A traditional bakery in France
It was a huge wrench, and actually nauseating, getting up at 4:30am. By ten to six, I was 25km down the road, walking into the bakery, and trying to make words come out of my mouth, such as “Hi, I’m Gemma, the journalist. I believe you are expecting me.” Instead, with wild eyes and a dizzy head, all I could manage was “Hello. I am writer.”
Nevermind, Nicolas Delmas was clearly amused at my ‘earliness shock’, but he was very welcoming and friendly. The 26 year old set up the successful bakery, ‘Le Pain de Peyrignac’, with his girlfriend, Sabrina Manière, 24, one year ago. He grew up in his parent’s bakery, over the road. Far from being in competition with each other, the two bakeries work together to supply the huge demand for their extra special bread. The bread is special because it contains the magic ingredients, flour, water, yeast and salt, which is highly unusual and increasingly sought-after nowadays. Nicolas’ customers are no longer happy to ingest the raising agents, emulsifiers, flavour enhancers and preservatives that are on offer in most other bakeries and supermarkets. The lack of chemical aid means that Nicolas has to start work at half-past midnight, so that his dough has time to rise for four or five hours, rather than the more common one or two hours needed with chemical raising agents. This shift ends at 9 or 10 in the morning. Which brings me on to my first question…
How do you cope with your working hours?
“People always say “surely it isn’t worth it”, but it’s a routine. I actually like working through night, because it’s calm and quiet.”
I wasn’t convinced, although if I did have to work nights, a warm bakery’s a pretty good place to be. Apart from the nice temperature, the smells are obviously wonderful, the dirt consists of flour, there were other workers around, the light is not too bright, and the atmosphere, like the ingredients, is quite magical. Outside, it was dark, cold and raining, and walking into the calm activity of the glowing bakery was like entering Santa’s grotto, with elves working away in the background.
Does Sabrina work the same hours as you?
“No, we need her to run the shop and accounting, during the day. It’s no good getting staff to run things by themselves, because they will become unmotivated, and the standards will slip. She was asleep when I left for work this morning.”
What are your future plans? Is this what you want to do for the rest of your life?
“Yes. It’s not a bad way to earn a living, and we are lucky having my parents over the road, because we often look after each other’s bakery, so that we can get away on holiday whenever we want to. I hope to expand this operation, because demand is far higher than we can supply, but we’ve only really just started out, so expansion will come a little later.”
How did you afford to set up your bakery?
“A big bank loan! We can’t make any mistakes for 10 years or so, when the money should be paid back.”
Tell me about the ovens.
“They cost about €30,000 each, and we have two of them. The same man built my parent’s two, and he’s an expert on constructing wood-fired ovens – he also builds pizza ovens.
The wood goes underneath, in a giant firebox, but we also put hot coals into the oven with the bread and cakes. This adds a delicious flavour, as well as cooking more effectively.”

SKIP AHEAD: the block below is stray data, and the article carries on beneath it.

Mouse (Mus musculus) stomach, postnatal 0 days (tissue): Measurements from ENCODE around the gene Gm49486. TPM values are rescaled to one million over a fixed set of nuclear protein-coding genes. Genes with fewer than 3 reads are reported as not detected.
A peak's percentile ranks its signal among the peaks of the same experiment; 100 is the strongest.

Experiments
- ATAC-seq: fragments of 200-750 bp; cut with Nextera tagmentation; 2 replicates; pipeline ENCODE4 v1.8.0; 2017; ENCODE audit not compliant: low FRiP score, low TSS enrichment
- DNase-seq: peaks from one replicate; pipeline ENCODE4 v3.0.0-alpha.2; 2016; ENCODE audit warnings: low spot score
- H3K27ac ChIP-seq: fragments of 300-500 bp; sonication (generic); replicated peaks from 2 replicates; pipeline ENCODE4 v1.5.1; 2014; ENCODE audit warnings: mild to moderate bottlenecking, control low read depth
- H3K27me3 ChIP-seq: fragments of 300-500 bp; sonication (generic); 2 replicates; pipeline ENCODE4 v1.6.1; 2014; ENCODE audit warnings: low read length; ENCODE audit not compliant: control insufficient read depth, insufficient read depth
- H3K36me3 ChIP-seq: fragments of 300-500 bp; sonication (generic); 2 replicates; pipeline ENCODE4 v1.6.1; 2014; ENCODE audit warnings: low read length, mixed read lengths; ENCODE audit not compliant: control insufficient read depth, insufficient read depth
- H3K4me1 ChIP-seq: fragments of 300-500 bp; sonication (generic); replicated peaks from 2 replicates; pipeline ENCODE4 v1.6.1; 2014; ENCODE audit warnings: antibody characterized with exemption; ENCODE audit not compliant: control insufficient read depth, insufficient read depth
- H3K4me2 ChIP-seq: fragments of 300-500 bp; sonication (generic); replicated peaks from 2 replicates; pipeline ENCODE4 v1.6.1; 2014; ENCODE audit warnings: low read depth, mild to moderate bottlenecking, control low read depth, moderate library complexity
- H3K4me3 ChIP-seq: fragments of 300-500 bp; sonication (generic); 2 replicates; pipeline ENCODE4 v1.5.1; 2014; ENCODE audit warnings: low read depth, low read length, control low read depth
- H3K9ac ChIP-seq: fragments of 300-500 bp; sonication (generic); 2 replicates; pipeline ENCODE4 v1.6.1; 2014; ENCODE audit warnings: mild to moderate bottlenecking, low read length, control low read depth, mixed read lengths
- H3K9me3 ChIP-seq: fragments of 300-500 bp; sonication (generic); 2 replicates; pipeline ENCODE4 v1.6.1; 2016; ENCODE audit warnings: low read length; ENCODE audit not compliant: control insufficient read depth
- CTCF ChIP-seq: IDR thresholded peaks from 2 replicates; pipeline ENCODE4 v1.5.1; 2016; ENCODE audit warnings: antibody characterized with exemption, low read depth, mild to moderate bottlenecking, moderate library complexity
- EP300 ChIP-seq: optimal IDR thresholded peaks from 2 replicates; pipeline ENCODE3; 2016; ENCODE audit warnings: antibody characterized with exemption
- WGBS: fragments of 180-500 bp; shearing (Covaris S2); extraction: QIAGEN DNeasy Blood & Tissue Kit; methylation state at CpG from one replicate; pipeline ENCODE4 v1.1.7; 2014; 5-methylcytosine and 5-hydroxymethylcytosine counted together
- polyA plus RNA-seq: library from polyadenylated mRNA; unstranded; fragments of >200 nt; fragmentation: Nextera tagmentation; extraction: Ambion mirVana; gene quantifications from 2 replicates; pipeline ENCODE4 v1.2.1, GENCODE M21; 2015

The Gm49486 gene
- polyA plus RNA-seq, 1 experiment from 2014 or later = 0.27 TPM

Which woods do you use?
Poplar and beech. Beech has a high calorific value, so it burns for longer, at a higher temperature.
Do you have problems getting flour of a consistent quality?
“Yes. The quality changes, and the flour is also effected by its age. Sometimes it’s too old, and sometimes too young. We just have to counter the problems by varying the quantities of the ingredients.”
How many staff do you have?
“In this bakery, we have two apprentices, then there is our family, including my brother-in-law, and my parents have a few staff, too.”
I met Laure, who was the apprentice on duty that morning. She already makes lots of the pastries, but humbly insists that she doesn’t know how to bake; she is learning her trade from Nicolas. The 16 year old is the only girl in her 15-strong college bakery class, but she’s soaring in front of the boys, because she loves her work so much. Nicolas gave me an enormous croissant and a loaf-size ‘pain aux raisins’ (danish pastry), which Laure had made, and they were both absolutely delicious. The work of an expert. I can’t understand how the French can learn to make croissants so beautifully, but Nicholas says that it’s not that hard to learn; you just have to make them frequently, or the rhythm goes, and the pastries fail.
Apart for the two bakeries, I knew that Nicolas sold their bread at lots of markets and ‘depot-pains’ in the area, and wondered which ones.
“We counted 18 ‘depot-pains’, and we sell at these and markets from Brive to the west coast.”
That’s a massive area! How do you get the bread to the customers?
“We have a van, and my brother-in-law, Phillipe, also does the markets; Périgueux, Libourne… But we have to turn customers down now, because we can’t make or transport any more bread than we’re doing now.”
I said good-bye, laden with warm loaves and buttery pastries, and headed back out into the rain, mud and darkness.
I am often in awe of the sacrifices individuals I meet are prepared to make, in order to sell high quality food or drink. All of them explain that it is a labour of love. I always think something like, “how can you love your product enough to start at 5am, outside, in winter!?”. Nicolas starts earlier than any of them, but, after spending time in his beautiful, warm, sweet-scented workplace, I can actually understand the commitment he has to his beloved bakery.
© Gemma Driver 2005
If you are in the Dordogne, Corèze, or Gironde departments, you can find out where the nearest ‘depot-pain’ is for ‘Le Pain de Peyrignac’, by calling the bakery, on 05 53 50 63 39.
By Gemma Driver
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